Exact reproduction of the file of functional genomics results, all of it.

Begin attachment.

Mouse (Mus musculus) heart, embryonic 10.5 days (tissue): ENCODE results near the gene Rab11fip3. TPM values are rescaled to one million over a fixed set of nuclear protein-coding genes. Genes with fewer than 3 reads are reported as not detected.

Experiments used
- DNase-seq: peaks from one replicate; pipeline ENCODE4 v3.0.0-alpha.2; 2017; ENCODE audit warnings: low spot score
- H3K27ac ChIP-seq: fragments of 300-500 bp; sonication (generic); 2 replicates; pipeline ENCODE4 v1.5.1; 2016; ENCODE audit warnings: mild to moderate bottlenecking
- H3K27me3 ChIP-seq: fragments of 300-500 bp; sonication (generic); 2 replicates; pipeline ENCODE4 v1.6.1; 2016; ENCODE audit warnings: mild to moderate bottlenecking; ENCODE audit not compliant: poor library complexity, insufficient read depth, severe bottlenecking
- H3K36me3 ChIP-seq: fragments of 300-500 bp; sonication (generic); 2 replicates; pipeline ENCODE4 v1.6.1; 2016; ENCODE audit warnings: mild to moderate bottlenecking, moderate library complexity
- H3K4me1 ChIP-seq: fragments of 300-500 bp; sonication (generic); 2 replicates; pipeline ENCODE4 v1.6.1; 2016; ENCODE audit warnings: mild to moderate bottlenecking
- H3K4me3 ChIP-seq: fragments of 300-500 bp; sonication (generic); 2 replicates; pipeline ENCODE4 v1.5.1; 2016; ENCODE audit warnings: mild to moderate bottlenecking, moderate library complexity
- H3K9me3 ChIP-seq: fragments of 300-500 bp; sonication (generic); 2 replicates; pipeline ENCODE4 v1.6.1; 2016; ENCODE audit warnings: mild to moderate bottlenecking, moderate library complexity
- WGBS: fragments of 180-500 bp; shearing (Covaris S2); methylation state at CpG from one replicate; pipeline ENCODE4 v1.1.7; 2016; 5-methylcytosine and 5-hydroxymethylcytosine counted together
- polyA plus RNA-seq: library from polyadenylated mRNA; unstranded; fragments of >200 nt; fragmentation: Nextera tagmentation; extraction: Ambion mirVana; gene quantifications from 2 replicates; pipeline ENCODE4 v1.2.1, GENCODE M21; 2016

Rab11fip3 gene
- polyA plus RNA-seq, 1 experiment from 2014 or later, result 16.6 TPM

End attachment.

Mouse (Mus musculus) heart, embryonic 10.5 days (tissue): ENCODE results near the gene Rab11fip3. TPM values are rescaled to one million over a fixed set of nuclear protein-coding genes. Genes with fewer than 3 reads are reported as not detected.

Experiments used
- DNase-seq: peaks from one replicate; pipeline ENCODE4 v3.0.0-alpha.2; 2017; ENCODE audit warnings: low spot score
- H3K27ac ChIP-seq: fragments of 300-500 bp; sonication (generic); 2 replicates; pipeline ENCODE4 v1.5.1; 2016; ENCODE audit warnings: mild to moderate bottlenecking
- H3K27me3 ChIP-seq: fragments of 300-500 bp; sonication (generic); 2 replicates; pipeline ENCODE4 v1.6.1; 2016; ENCODE audit warnings: mild to moderate bottlenecking; ENCODE audit not compliant: poor library complexity, insufficient read depth, severe bottlenecking
- H3K36me3 ChIP-seq: fragments of 300-500 bp; sonication (generic); 2 replicates; pipeline ENCODE4 v1.6.1; 2016; ENCODE audit warnings: mild to moderate bottlenecking, moderate library complexity
- H3K4me1 ChIP-seq: fragments of 300-500 bp; sonication (generic); 2 replicates; pipeline ENCODE4 v1.6.1; 2016; ENCODE audit warnings: mild to moderate bottlenecking
- H3K4me3 ChIP-seq: fragments of 300-500 bp; sonication (generic); 2 replicates; pipeline ENCODE4 v1.5.1; 2016; ENCODE audit warnings: mild to moderate bottlenecking, moderate library complexity
- H3K9me3 ChIP-seq: fragments of 300-500 bp; sonication (generic); 2 replicates; pipeline ENCODE4 v1.6.1; 2016; ENCODE audit warnings: mild to moderate bottlenecking, moderate library complexity
- WGBS: fragments of 180-500 bp; shearing (Covaris S2); methylation state at CpG from one replicate; pipeline ENCODE4 v1.1.7; 2016; 5-methylcytosine and 5-hydroxymethylcytosine counted together
- polyA plus RNA-seq: library from polyadenylated mRNA; unstranded; fragments of >200 nt; fragmentation: Nextera tagmentation; extraction: Ambion mirVana; gene quantifications from 2 replicates; pipeline ENCODE4 v1.2.1, GENCODE M21; 2016

Rab11fip3 gene
- polyA plus RNA-seq, 1 experiment from 2014 or later, result 16.6 TPM